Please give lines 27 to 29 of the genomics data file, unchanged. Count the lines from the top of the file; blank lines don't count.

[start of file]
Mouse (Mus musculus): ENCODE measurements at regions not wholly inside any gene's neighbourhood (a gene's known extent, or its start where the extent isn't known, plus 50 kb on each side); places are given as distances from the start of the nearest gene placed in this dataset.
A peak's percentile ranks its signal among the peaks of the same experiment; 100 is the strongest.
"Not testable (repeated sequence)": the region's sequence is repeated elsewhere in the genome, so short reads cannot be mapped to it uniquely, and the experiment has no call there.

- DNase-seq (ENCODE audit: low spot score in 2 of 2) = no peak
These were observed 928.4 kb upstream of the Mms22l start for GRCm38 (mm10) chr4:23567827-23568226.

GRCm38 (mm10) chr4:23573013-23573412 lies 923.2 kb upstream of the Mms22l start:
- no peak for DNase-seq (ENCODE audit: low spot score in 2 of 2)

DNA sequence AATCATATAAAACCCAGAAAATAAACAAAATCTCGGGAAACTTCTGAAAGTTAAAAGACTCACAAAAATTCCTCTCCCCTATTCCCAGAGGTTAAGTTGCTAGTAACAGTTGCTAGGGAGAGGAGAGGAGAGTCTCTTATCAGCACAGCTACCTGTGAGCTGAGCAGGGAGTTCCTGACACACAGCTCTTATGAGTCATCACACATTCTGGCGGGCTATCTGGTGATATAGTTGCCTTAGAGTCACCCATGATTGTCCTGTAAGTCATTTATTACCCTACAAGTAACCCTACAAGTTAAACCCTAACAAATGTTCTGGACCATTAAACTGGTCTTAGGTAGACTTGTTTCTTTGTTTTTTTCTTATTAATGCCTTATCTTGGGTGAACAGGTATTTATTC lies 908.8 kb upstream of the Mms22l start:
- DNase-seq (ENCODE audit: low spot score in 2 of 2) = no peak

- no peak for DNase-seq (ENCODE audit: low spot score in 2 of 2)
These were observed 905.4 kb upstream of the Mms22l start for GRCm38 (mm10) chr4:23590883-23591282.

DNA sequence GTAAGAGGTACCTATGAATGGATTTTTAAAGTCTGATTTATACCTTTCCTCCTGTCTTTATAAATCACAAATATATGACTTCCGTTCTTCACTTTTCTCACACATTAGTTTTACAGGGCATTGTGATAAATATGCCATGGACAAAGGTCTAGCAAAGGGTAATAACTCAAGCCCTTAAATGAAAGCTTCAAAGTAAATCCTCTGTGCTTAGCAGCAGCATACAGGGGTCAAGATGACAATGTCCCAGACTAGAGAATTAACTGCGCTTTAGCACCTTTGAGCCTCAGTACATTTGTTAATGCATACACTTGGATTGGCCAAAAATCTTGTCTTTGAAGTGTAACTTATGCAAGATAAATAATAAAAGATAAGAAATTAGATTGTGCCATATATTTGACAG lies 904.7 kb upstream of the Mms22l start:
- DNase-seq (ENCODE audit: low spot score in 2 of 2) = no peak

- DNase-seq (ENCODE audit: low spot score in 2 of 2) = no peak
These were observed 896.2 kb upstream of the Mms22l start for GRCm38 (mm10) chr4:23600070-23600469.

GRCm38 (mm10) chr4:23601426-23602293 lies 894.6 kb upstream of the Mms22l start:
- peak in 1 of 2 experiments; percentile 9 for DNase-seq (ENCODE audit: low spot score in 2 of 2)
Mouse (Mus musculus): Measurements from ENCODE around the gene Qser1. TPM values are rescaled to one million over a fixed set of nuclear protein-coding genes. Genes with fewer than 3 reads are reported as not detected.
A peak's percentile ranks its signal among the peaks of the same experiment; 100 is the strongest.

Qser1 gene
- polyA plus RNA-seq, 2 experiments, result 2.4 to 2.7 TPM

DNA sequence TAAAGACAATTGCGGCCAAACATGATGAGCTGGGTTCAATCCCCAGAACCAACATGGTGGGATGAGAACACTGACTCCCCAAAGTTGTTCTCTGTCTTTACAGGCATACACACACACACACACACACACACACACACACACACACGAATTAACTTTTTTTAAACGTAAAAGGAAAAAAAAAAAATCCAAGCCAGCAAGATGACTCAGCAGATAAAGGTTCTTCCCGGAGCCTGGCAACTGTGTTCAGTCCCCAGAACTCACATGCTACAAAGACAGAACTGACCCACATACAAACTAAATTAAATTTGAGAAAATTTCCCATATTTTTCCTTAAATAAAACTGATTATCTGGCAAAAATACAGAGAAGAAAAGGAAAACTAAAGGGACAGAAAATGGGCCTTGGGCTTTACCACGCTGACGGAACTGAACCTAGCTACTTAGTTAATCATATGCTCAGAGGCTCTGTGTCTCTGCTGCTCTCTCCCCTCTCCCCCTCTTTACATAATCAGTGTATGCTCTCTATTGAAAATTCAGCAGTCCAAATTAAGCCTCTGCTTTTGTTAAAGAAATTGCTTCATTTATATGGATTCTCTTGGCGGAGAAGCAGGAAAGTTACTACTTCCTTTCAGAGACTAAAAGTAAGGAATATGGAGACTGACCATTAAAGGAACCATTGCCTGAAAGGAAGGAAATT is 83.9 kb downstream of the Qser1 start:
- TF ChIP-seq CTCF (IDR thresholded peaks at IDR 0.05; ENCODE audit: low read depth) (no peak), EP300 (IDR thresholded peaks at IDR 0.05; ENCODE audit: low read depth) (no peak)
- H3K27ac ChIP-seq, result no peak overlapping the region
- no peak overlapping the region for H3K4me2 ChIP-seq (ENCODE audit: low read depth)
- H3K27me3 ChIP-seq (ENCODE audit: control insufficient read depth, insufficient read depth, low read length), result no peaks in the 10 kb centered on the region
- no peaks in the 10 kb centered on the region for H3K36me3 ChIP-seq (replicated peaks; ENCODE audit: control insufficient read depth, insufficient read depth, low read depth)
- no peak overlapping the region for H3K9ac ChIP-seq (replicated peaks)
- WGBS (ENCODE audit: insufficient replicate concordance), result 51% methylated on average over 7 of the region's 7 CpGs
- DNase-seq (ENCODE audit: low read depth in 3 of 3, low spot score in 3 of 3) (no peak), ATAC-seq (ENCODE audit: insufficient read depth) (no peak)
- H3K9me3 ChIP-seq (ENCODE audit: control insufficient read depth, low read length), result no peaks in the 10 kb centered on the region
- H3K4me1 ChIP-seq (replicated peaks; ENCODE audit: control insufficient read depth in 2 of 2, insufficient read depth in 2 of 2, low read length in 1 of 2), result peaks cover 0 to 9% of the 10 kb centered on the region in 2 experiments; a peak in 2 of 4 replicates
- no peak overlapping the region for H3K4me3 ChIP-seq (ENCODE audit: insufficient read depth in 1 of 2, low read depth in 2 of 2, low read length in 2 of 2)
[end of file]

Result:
- no peaks in the 10 kb centered on the region for H3K36me3 ChIP-seq (replicated peaks; ENCODE audit: control insufficient read depth, insufficient read depth, low read depth)
- no peak overlapping the region for H3K9ac ChIP-seq (replicated peaks)
- WGBS (ENCODE audit: insufficient replicate concordance), result 51% methylated on average over 7 of the region's 7 CpGs